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When children are force-fed violent entertainment

Every family I know has had the experience: They were in a public place and their children were exposed to violent entertainment that they didn’t choose. If you’re at the shopping mall or a restaurant, you can vote with your feet. But when you’re in an airplane, there’s nowhere to go.

One of my favorite organizations, the Campaign for a Commercial-Free Childhood, is lobbying United Airlines to stop playing “PG” movies after an incident where a family objected to their children being force-fed a violent film while on a flight. United treated the family like they were the ones who had a problem, but clearly, any organization that thinks that it’s right to force everyone on a plane to watch objectionable material has a seriously damaged moral compass.

Appropriate for kids?

“For parents who travel with young children, being unable to escape from violent and/or sexualized media is an all-too-familiar experience.”

Please join me in support CCFC’s effort to curb this practice:

Tell United Airlines: No Media Violence on Overhead Screens

For years, United Airlines has refused multiple requests from parents and advocates to stop showing violent movies on overhead screens. But after a flight crew’s overreaction to a family’s efforts to shield their children from the violent PG-13 film Alex Cross (pictured), the airline has agreed to review its policies. For parents who travel with young children, being unable to escape from violent media is an all-too-familiar experience. Let’s change that. Learn more and add your voice to the nearly 2,000 parents who have urged United to stop showing violent PG-13 movies on publicly-visible overhead screens by visiting http://www.commercialfreechildhood.org/action/tell-united-no-media-violence-overhead-screens.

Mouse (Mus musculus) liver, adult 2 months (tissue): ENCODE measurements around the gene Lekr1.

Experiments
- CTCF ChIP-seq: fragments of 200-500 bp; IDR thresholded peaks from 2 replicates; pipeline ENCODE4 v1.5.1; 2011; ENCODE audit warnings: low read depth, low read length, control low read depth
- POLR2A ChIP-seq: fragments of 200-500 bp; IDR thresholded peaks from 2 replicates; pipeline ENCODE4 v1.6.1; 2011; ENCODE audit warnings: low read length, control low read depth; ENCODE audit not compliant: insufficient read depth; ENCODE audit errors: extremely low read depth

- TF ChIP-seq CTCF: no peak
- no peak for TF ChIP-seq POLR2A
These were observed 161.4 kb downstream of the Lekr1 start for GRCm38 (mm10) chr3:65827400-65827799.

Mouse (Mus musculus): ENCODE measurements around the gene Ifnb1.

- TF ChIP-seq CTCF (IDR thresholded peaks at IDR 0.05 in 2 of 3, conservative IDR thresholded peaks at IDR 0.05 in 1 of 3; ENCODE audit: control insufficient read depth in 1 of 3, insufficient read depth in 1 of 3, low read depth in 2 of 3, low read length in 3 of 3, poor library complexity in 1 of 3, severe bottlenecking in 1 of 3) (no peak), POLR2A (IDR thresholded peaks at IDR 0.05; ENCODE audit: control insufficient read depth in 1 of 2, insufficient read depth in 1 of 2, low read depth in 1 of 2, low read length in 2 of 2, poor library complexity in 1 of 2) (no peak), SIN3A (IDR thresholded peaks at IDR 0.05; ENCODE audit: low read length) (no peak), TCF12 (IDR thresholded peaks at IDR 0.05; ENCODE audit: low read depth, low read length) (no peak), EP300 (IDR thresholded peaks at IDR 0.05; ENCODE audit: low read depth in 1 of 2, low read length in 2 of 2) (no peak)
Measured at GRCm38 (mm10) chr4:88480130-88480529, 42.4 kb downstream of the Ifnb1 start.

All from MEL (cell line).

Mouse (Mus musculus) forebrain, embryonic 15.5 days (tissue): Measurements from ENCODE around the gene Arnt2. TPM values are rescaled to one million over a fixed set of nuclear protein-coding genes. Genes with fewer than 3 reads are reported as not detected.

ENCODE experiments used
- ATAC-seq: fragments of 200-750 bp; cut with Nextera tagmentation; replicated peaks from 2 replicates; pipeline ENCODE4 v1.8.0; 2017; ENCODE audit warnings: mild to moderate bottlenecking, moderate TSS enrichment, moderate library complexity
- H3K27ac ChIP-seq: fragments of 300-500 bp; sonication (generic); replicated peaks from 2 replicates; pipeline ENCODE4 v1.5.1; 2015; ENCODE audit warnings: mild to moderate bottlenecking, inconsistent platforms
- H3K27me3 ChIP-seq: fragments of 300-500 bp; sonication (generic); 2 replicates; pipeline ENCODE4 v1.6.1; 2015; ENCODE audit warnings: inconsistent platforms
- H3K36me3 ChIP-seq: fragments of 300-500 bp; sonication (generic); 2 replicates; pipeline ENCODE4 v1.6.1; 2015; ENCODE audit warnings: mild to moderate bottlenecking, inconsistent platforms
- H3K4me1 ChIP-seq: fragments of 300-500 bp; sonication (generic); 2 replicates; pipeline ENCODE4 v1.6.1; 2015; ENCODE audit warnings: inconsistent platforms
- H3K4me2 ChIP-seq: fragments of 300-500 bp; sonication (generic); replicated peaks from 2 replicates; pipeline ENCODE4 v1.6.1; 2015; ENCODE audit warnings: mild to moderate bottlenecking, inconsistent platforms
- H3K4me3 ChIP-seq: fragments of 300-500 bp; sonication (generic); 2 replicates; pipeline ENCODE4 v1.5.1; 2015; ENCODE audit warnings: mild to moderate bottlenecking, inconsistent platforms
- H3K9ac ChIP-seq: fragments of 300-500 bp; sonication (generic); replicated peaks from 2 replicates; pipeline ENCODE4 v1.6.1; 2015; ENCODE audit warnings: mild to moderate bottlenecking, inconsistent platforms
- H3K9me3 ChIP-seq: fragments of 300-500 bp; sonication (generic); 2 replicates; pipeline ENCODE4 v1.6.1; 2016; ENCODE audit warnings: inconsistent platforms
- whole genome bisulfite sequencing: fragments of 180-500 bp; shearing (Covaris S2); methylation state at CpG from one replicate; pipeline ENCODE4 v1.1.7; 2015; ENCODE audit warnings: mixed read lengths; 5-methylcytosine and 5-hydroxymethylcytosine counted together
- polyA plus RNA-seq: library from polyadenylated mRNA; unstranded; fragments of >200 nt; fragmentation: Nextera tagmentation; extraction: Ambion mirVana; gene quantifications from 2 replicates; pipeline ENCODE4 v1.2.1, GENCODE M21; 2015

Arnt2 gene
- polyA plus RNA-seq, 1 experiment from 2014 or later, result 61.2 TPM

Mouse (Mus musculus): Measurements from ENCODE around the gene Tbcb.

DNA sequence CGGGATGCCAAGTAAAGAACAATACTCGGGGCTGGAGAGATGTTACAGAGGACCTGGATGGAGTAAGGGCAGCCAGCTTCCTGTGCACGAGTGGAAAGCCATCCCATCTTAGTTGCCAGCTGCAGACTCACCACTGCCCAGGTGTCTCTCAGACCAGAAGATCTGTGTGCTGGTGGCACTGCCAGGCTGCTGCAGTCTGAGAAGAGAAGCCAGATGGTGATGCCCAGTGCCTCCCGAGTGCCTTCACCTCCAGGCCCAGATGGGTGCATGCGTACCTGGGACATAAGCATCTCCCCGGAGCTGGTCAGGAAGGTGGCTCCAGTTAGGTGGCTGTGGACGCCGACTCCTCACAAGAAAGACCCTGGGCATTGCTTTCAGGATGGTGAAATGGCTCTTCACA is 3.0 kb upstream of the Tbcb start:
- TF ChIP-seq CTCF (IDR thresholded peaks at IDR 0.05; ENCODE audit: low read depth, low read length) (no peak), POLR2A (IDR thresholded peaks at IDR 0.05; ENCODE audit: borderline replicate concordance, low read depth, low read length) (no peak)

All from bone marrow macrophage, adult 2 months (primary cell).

Posted in Films, Parenting.


2 Responses

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  1. CM says

    Last month I was on the aisle seat, the mom in the middle. The little girl about 8 years old was at the window seat. Her mother hung a paper down to cover her individual screen and would not let her look at it. I had a book with me and didn’t want to look at the mandatory commercials flashing in my face so dimmed the thing down to black. Oddly the mom had nothing for the girl to do on the flight and so they began this power struggle thing about watching the TV or not. Finally it switched to pay only and the mother blamed the airline saying it was pay only and she refused to pay. As the parent I always had stuff for my kids to do that was quiet as an alternative to watching the movie (even when the movie used to be free back then). Even today now that my kids are teens I have them carry on a bag and tell them to bring something to do, an iPod at least, with their music and a magazine or book and digital ereaders etc.

    I believe in setting up the conditions ahead of time “we are not watching a movie on the airplane” but also avoiding a power struggle in the moment by having something for the kid to do that is quiet yet entertaining.

    Our cable TV service has a free app for iPad and iPhone so we can download a movie over wifi then watch it later, such as download at home then watch on the plane, or download in the hotel and watch on the plane. Good to know.

  2. Suki says

    The problem I’ve had is with older planes that have the screens mounted overhead. Even if a child isn’t listening to a movie, the imagery is often highly inappropriate for younger children. I agree with you: always bring lots of entertaining options on the plane, and don’t think that you can just turn off and ignore your child. A child who is interacting with someone will be less attracted to what’s going on overhead on the screens.



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